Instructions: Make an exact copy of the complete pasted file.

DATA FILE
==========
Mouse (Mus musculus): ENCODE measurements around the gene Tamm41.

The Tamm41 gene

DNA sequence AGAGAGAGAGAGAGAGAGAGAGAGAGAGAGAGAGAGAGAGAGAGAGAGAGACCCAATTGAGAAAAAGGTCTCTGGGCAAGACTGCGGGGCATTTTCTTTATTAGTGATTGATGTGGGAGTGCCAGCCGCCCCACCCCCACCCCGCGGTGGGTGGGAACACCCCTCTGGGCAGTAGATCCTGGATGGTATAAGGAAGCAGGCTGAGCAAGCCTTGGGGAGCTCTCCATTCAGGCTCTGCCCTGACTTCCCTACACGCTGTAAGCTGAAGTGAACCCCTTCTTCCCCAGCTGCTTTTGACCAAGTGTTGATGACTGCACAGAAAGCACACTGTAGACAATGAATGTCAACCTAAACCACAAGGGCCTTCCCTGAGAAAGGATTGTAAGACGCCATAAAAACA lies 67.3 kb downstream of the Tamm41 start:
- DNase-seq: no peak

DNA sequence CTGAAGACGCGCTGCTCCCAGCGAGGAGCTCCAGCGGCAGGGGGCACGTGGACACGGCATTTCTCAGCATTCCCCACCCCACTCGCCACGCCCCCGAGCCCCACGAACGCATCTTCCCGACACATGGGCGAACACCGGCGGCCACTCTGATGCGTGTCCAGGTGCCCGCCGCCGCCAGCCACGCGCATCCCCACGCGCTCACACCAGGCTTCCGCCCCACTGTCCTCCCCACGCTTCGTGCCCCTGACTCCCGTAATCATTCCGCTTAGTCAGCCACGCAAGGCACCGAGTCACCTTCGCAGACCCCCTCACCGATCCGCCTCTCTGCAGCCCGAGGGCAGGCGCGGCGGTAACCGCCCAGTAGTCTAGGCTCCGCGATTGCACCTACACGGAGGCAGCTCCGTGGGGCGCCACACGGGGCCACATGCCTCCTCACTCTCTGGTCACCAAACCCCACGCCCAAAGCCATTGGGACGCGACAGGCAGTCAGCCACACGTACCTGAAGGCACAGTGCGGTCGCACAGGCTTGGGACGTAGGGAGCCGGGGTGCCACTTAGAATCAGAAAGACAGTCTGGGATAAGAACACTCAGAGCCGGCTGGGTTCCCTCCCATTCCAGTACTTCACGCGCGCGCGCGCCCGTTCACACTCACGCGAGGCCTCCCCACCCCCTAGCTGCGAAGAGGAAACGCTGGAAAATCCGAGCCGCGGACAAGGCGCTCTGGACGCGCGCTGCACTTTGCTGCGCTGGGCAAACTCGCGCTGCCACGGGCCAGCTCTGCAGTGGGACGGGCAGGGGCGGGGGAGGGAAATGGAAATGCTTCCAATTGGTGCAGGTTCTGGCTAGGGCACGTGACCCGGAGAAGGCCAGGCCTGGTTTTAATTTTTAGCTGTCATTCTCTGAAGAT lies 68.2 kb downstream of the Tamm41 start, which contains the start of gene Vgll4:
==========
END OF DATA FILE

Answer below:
Mouse (Mus musculus): ENCODE measurements around the gene Tamm41.

The Tamm41 gene

DNA sequence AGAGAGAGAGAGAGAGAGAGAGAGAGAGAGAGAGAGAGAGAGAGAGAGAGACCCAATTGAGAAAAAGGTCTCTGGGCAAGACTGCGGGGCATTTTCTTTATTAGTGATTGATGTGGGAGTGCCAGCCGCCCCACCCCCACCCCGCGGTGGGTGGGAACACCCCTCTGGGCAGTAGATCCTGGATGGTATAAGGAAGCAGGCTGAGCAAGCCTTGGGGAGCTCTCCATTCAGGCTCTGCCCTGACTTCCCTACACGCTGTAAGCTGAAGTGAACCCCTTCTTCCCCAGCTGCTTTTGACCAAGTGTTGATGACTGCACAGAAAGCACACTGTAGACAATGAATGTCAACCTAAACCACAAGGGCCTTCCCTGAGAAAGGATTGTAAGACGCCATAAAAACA lies 67.3 kb downstream of the Tamm41 start:
- DNase-seq: no peak

DNA sequence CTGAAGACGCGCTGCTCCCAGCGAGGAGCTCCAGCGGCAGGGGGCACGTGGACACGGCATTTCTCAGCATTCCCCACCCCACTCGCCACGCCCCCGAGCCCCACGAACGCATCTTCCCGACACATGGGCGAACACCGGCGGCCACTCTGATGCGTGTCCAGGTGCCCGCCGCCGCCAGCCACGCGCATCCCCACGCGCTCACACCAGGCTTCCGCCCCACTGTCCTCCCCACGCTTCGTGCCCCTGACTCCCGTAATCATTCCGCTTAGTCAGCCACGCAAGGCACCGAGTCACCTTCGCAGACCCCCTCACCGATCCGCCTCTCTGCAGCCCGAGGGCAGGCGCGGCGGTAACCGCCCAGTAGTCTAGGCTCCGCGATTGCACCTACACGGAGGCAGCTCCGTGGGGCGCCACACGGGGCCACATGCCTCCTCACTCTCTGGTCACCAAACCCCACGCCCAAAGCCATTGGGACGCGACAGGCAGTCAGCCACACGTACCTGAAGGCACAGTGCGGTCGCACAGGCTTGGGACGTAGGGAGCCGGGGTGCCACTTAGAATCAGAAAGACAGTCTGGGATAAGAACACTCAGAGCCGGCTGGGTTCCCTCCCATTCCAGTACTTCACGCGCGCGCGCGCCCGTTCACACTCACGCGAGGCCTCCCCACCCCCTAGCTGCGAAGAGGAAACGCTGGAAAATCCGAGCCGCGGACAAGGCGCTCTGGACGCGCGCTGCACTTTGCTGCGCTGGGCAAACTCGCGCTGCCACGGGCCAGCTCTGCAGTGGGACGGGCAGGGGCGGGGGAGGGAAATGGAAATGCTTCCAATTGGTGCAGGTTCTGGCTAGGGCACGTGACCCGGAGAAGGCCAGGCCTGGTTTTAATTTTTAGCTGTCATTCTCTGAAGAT lies 68.2 kb downstream of the Tamm41 start, which contains the start of gene Vgll4: